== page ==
The Abancay Deflection (13 degrees S) is a continental trench- normal structure that marks the northern limit of the central volcanic zone in Peru, the northern limit of exposed Precambrian basement, and the continental extension of the oceanic Nazca Ridge, In order to assess the potential influence of this structure on magma compositions emplaced across it, strontium and neodymium isotope data on the Mio-Pliocene Cordillera Blanca batholith north of the Abancay Deflection (9- 11 degrees S) are compared with volcanic rocks of similar age and composition from the Central Andes of southern Peru and northern Chile (16-20 degrees S), The Cordillera Blanca magmas show no evidence of contamination by mature continental basement, in spite of having been intruded through continental crust in excess of 50 km thick. In contrast, Central Andean volcanic rocks of similar age, intruded through crust of similar thickness have elevated initial strontium isotope ratios (Sr,) and negative epsilon(Nd) values consistent with contamination by crustal or lithospheric material. The authors consider these contrasting variations in isotopic composition relate to differences in the composition of the continental crust along strike in this sector of the Andean chain, with old Arequipa-type basement dominating in the south, while farther north, the lower to mid crust is made up mostly of young, mantle-derived basaltic material. The boundary between them (the Abancay Deflection) thus, represents a deep and possibly long-lived feature separating crustal segments of different composition north and south of 13 degrees S.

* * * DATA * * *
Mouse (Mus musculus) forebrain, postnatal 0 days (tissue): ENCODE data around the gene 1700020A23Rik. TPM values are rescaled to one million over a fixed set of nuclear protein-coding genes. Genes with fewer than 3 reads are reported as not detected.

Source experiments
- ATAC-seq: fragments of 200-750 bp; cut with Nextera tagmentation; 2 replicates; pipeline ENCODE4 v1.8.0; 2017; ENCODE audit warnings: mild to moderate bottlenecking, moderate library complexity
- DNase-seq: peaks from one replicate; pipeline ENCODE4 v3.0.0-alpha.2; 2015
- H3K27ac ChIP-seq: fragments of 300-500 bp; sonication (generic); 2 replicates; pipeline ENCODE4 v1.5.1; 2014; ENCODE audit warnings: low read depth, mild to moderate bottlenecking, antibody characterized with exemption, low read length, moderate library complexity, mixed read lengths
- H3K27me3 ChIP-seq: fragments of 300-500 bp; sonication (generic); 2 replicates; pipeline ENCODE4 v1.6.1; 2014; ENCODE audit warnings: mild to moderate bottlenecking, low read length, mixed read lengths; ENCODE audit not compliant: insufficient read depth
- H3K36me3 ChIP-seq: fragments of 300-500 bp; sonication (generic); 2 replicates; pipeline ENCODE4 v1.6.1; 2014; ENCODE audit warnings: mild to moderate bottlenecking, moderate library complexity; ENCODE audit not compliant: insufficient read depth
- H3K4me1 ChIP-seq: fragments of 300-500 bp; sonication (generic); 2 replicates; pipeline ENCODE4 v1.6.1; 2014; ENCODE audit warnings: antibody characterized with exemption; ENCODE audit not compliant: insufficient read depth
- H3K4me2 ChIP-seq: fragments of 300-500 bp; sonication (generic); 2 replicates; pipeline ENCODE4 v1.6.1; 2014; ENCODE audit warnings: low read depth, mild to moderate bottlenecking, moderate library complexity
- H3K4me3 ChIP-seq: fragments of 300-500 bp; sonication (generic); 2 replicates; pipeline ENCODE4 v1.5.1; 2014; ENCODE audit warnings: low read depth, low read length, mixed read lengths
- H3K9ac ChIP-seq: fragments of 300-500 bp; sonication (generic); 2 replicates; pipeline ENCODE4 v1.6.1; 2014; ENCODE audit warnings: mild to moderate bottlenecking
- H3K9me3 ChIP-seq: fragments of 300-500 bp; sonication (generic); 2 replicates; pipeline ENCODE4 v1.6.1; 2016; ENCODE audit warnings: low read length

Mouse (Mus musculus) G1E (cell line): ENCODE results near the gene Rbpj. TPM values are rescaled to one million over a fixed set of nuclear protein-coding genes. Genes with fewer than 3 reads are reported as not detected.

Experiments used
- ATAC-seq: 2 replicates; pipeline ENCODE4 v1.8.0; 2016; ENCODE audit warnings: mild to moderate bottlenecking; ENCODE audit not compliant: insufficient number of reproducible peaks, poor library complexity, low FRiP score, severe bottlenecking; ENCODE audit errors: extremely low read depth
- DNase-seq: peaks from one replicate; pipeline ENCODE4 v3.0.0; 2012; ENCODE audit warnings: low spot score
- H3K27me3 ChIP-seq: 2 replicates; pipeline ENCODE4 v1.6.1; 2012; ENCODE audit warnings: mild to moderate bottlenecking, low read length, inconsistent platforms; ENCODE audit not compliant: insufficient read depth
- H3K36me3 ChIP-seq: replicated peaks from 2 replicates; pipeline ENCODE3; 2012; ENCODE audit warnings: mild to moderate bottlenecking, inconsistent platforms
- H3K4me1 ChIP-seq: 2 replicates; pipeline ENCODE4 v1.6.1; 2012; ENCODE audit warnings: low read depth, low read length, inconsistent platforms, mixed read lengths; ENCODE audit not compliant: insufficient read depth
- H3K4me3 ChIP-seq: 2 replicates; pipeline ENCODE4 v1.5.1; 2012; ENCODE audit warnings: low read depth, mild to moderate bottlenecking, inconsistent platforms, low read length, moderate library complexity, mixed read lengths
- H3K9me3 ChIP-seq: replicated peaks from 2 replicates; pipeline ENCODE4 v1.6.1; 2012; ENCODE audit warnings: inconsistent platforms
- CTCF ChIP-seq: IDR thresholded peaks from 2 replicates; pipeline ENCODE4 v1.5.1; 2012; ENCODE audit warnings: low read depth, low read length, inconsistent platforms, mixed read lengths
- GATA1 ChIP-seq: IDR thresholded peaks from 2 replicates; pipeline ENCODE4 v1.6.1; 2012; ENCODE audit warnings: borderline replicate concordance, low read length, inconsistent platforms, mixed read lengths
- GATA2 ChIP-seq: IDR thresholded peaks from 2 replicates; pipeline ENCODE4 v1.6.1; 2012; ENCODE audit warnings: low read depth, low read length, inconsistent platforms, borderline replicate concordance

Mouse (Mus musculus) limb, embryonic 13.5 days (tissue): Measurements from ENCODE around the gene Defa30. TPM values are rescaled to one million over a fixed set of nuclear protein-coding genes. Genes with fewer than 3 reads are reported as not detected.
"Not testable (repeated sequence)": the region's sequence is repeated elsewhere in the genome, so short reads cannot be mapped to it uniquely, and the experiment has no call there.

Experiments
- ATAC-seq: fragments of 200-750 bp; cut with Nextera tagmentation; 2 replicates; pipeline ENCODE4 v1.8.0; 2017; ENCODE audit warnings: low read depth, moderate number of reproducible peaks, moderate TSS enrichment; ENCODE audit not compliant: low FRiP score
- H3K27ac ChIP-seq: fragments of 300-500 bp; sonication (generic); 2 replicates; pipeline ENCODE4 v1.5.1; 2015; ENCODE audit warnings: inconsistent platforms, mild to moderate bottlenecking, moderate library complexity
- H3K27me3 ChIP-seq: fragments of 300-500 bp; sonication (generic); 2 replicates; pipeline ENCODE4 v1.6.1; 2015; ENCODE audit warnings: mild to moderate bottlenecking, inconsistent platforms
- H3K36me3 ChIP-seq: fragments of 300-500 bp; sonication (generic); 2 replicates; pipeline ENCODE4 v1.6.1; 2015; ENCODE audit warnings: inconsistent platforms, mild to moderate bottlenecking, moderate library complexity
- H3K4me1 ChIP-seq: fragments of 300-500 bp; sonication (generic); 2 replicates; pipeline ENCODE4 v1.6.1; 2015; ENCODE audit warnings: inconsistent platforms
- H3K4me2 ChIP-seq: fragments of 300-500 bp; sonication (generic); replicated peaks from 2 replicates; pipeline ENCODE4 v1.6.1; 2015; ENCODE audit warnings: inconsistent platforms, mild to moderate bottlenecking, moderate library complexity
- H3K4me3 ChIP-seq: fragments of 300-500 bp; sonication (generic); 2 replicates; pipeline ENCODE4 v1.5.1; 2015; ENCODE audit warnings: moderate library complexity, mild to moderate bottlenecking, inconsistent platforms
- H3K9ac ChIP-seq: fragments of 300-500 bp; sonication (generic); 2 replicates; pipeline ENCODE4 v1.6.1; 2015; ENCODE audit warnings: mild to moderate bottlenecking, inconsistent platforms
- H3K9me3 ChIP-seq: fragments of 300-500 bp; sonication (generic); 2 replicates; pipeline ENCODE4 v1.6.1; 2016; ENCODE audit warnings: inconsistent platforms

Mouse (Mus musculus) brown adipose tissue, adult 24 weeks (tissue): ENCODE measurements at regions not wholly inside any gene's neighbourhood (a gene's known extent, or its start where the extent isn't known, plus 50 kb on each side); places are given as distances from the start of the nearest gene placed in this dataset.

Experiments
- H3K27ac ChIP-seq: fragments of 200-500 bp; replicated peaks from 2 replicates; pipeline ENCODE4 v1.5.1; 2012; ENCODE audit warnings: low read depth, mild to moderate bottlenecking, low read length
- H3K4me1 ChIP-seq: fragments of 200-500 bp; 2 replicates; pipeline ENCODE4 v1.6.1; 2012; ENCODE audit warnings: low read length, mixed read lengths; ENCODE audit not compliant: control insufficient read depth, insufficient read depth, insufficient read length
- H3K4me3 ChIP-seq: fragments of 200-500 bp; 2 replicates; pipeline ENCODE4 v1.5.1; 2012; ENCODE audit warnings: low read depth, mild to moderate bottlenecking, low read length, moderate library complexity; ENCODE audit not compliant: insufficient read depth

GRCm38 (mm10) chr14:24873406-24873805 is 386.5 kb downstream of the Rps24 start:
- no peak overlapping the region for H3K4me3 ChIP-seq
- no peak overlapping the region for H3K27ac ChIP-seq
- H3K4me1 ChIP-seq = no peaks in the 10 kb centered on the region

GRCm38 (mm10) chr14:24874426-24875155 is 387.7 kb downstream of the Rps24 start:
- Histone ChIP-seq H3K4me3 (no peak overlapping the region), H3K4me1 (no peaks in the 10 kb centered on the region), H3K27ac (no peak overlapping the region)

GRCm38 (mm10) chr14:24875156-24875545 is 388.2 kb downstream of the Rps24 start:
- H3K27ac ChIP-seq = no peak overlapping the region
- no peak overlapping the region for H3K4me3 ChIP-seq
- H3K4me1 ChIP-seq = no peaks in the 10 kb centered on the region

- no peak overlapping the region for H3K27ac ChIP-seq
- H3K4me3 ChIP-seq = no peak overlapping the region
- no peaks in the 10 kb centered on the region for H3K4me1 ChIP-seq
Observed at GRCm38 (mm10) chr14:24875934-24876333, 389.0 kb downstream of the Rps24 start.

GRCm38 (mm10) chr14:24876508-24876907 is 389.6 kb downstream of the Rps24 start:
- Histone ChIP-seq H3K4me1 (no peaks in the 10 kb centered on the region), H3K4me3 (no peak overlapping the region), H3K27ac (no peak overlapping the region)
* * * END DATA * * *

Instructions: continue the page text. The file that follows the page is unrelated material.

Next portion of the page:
|Number of pages||9|
|Journal||Revista Geologica De Chile|
|Publication status||Published - 1995|
- Abancay Deflection
- Cordillera Blanca
- cordillera blanca
Petford, N., & Atherton, M. P. (1995). Crustal segmentation and the isotopic significance of the Abancay Deflection: Northern Central Andes (9-20 degrees S). Revista Geologica De Chile, 22(2), 235-243.